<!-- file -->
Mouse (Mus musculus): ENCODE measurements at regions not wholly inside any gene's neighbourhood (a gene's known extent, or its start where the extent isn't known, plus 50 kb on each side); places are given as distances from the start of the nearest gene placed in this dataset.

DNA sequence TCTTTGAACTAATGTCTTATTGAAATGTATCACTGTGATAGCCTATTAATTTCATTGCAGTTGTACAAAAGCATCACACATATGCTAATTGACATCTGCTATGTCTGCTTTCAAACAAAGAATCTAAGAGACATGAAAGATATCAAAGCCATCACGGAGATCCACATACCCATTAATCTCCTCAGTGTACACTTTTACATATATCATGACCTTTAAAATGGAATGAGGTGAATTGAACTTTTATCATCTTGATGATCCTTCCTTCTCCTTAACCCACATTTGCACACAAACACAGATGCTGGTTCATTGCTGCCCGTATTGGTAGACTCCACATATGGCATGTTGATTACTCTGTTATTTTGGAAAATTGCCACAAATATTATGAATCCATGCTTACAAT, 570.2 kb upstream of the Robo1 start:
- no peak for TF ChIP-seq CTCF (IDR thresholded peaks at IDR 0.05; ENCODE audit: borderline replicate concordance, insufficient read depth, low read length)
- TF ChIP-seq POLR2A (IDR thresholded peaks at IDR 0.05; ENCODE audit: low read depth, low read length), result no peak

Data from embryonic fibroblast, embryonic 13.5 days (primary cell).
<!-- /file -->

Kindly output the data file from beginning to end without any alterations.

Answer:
Mouse (Mus musculus): ENCODE measurements at regions not wholly inside any gene's neighbourhood (a gene's known extent, or its start where the extent isn't known, plus 50 kb on each side); places are given as distances from the start of the nearest gene placed in this dataset.

DNA sequence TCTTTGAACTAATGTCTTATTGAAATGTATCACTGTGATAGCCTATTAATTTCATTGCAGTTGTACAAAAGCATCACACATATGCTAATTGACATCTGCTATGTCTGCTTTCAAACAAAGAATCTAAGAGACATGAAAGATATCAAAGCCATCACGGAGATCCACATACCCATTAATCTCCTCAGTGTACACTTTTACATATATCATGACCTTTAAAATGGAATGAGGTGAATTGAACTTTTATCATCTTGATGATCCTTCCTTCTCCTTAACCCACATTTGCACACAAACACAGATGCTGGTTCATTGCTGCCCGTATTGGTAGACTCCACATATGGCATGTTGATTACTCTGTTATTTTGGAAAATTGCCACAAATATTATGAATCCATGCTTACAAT, 570.2 kb upstream of the Robo1 start:
- no peak for TF ChIP-seq CTCF (IDR thresholded peaks at IDR 0.05; ENCODE audit: borderline replicate concordance, insufficient read depth, low read length)
- TF ChIP-seq POLR2A (IDR thresholded peaks at IDR 0.05; ENCODE audit: low read depth, low read length), result no peak

Data from embryonic fibroblast, embryonic 13.5 days (primary cell).